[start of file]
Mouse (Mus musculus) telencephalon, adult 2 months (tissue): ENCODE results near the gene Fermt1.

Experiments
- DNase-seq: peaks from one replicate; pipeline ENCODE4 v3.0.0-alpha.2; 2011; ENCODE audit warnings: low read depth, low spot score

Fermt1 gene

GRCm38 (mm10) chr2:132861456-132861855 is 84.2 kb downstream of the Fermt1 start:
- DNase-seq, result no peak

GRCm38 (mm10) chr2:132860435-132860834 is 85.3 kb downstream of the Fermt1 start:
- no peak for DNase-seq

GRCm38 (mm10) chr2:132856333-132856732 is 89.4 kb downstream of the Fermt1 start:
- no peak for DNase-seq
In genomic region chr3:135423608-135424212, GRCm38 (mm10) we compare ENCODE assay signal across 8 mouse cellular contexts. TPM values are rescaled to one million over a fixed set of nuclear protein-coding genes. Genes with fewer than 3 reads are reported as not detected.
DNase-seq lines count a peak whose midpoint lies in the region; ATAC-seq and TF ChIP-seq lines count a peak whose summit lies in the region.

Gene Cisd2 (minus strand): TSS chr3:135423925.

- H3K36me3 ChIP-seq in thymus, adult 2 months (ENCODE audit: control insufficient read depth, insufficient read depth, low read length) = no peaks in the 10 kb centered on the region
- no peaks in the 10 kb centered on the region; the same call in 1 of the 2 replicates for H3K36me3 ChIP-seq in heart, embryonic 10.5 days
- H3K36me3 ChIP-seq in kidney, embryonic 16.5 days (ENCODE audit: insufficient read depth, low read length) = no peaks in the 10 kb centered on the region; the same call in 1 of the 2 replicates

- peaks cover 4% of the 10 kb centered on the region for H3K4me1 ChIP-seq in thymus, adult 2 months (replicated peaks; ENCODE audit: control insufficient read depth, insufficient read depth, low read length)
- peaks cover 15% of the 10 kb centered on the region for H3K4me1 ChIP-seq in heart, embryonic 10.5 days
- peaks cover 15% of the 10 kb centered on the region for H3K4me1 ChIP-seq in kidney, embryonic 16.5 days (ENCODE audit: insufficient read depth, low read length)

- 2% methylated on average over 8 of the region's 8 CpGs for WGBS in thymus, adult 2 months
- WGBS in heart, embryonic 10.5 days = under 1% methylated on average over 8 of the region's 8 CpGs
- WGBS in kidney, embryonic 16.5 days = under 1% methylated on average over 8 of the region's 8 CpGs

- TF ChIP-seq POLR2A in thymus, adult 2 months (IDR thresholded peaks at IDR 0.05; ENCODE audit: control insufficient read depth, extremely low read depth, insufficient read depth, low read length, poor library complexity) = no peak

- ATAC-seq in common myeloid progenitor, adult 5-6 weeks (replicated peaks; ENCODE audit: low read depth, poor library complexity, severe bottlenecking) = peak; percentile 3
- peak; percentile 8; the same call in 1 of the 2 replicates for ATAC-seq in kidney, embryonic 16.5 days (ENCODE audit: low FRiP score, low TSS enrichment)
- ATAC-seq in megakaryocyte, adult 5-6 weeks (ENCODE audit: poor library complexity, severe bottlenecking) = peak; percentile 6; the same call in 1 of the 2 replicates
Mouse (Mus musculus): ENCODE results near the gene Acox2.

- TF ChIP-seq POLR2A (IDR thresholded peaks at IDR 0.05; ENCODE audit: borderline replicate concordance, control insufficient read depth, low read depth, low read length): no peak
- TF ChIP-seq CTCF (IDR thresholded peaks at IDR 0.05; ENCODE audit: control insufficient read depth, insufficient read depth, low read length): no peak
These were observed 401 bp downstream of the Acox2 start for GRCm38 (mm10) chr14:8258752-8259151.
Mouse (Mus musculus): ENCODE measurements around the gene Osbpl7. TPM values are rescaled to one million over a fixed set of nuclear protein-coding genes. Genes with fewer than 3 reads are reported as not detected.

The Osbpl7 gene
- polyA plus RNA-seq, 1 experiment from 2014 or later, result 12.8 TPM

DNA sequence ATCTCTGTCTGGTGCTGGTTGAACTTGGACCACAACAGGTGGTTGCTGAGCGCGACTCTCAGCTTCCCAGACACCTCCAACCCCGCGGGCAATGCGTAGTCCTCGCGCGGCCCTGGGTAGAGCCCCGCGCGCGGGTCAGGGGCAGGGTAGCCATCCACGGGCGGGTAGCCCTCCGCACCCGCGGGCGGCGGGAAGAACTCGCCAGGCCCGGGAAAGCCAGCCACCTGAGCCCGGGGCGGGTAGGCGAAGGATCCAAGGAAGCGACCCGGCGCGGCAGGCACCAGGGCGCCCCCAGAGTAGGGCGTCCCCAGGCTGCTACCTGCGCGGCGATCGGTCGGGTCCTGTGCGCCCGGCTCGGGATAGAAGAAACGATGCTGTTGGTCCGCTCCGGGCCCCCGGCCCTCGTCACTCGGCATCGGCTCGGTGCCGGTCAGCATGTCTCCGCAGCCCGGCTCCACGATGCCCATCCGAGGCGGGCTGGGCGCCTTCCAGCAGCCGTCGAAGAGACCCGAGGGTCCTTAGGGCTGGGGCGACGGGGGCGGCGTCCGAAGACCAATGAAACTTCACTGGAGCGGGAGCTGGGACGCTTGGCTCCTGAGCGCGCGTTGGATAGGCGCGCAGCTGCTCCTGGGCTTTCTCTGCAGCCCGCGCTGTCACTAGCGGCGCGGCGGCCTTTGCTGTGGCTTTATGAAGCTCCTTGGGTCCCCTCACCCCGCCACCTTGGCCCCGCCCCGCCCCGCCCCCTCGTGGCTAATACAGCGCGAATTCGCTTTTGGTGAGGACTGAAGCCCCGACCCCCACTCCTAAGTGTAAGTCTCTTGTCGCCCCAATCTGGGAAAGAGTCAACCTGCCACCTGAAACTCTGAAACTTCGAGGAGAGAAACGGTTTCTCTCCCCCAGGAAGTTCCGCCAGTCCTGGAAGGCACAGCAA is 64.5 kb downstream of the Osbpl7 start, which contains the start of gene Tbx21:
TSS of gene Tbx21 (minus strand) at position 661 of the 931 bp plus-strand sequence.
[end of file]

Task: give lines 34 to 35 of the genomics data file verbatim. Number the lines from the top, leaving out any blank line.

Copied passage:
DNA sequence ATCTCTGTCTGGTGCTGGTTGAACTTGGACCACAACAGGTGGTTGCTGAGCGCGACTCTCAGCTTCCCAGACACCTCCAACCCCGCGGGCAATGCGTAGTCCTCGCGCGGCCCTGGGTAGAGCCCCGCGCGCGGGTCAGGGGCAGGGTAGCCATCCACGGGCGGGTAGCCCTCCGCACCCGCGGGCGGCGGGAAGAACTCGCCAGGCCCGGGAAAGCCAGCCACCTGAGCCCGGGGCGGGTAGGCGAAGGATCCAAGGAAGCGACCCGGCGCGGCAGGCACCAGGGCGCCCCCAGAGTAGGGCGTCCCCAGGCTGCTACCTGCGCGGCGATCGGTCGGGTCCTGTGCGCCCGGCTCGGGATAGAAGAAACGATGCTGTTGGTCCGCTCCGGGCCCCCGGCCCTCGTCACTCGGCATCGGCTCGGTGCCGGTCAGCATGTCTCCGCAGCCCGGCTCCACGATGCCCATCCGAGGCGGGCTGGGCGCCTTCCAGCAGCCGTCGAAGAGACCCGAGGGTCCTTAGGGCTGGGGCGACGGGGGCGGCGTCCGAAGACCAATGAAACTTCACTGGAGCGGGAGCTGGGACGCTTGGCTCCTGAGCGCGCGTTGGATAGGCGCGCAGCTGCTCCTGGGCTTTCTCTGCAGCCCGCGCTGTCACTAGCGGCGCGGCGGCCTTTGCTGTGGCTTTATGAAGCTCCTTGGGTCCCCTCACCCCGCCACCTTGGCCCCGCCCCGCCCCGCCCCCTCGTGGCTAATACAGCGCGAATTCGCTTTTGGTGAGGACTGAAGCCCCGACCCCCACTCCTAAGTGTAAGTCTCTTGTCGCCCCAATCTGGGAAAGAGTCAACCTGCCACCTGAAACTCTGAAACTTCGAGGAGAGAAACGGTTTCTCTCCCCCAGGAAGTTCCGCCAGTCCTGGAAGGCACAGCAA is 64.5 kb downstream of the Osbpl7 start, which contains the start of gene Tbx21:
TSS of gene Tbx21 (minus strand) at position 661 of the 931 bp plus-strand sequence.